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How do you build an Anti-Money Laundering (AML) compliance framework?

It should be built around a key set of criteria:<br/><br/>


Risk assessment is a pillar of AML compliance and represents a crucial first step in building an effective framework. No two institutions face the same AML risks and the framework should take into account the institution's product offering, services, clients and its geographical location.<br/><br/>

The framework needs to walk the line between the administrative burdens of over-compliance and the legal jeopardy of under-compliance. There is no one size fits all solution. Institutions must build a framework suitable for their risk profile.<br/><br/>

Internal Controls<br/><br/>

An AML framework must focus on the internal controls and systems the institution uses to detect and report financial crime. It must include a regular review of these controls to maintain their effectiveness.<br/><br/>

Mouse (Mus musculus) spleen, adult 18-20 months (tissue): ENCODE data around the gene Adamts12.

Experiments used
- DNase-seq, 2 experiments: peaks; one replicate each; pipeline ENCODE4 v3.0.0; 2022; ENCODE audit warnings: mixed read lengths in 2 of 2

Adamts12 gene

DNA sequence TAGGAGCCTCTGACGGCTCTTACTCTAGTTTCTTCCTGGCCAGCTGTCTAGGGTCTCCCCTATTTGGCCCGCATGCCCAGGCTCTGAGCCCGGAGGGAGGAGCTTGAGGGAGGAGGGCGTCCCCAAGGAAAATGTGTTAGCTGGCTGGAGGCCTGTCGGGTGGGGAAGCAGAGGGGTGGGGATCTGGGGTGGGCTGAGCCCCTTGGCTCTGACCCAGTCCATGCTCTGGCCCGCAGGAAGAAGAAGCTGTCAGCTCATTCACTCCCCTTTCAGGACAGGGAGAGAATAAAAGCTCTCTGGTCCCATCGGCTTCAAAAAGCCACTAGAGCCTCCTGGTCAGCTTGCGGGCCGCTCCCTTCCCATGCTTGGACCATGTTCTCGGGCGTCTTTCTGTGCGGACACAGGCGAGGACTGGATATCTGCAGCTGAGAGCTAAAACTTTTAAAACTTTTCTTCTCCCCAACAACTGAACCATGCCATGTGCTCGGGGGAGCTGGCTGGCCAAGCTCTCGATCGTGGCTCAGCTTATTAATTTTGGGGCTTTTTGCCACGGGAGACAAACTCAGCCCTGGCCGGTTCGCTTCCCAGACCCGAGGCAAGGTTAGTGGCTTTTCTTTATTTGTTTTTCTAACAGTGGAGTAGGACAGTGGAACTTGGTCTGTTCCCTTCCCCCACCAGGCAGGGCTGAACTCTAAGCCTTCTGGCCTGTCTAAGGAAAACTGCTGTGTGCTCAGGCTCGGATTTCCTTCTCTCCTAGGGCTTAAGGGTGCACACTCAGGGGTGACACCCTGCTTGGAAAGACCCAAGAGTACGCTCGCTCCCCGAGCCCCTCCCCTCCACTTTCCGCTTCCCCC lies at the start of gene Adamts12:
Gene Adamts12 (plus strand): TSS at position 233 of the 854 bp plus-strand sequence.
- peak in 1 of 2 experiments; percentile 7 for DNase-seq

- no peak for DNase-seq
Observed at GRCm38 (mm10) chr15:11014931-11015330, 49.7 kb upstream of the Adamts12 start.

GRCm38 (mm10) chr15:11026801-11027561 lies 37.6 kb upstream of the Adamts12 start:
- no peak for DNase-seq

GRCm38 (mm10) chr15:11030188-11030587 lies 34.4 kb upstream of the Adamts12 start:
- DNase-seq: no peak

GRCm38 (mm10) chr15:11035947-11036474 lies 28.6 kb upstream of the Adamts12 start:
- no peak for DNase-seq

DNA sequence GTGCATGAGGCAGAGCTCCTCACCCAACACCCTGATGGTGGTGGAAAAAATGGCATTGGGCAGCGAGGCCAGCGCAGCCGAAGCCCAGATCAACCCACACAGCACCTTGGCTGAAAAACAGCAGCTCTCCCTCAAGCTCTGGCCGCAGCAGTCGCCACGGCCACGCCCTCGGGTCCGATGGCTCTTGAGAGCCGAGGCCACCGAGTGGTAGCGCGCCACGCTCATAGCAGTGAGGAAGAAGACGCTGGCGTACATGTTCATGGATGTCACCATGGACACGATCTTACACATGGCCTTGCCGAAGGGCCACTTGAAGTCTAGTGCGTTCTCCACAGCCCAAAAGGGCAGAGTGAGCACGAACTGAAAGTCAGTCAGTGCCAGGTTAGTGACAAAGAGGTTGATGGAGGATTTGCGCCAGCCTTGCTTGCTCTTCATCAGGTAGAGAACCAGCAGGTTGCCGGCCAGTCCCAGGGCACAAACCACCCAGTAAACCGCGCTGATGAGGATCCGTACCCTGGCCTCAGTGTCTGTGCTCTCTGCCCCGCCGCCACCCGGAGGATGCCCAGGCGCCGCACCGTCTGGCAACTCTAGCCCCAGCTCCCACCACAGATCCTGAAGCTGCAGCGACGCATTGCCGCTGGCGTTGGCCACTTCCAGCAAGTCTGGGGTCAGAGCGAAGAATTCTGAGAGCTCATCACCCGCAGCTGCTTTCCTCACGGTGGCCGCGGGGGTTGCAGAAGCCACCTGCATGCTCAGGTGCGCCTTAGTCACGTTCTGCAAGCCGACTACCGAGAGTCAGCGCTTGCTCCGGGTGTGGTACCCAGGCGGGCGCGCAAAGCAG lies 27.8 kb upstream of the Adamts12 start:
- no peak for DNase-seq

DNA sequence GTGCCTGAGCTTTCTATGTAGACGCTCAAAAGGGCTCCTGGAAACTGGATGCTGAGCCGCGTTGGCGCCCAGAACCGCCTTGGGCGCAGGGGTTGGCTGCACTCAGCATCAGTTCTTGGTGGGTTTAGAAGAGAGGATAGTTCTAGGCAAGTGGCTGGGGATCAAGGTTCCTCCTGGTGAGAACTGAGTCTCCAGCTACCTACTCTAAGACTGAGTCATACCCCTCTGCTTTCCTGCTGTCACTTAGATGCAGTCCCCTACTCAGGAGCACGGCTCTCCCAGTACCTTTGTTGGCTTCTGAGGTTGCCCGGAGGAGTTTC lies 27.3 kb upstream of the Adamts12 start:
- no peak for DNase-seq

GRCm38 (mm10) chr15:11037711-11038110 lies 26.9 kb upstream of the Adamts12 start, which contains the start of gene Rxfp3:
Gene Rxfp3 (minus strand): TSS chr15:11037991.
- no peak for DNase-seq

These controls must extend to the institution's employees who must be clear on their own role and responsibilities including how to conduct due diligence on business interests and how to navigate the policies and procedures which underpin the framework.<br/><br/>

Independent Audits<br/><br/>

An effective framework will also build in a schedule of independent testing and auditing which should be mandated to occur every 12-18 months at a minimum - ideally more. Any third-party selected must be qualified to conduct a risk-based audit appropriate to the institution. In larger institutions, an audit may be conducted by an internal team which is independent of the AML function.<br/><br/>


While every employee within an organisation should have a working knowledge of AML procedures, specific employees will bear greater responsibility for AML compliance. It will be appropriate for an organisation to implement a base level of training for all employees and to provide more targeted training to those with more specific AML responsibilities.<br/><br/>

Money Laundering Reporting Officer (MLRO)<br/><br/>

The individual responsible for overseeing institutional AML compliance is the MLRO. They will need sufficient experience, knowledge and authority to perform their duties effectively. These duties include: communicating with the regulatory authorities; auditors; and senior management. The MLRO will be the person making AML compliance policy recommendations based around audits and industry reporting.

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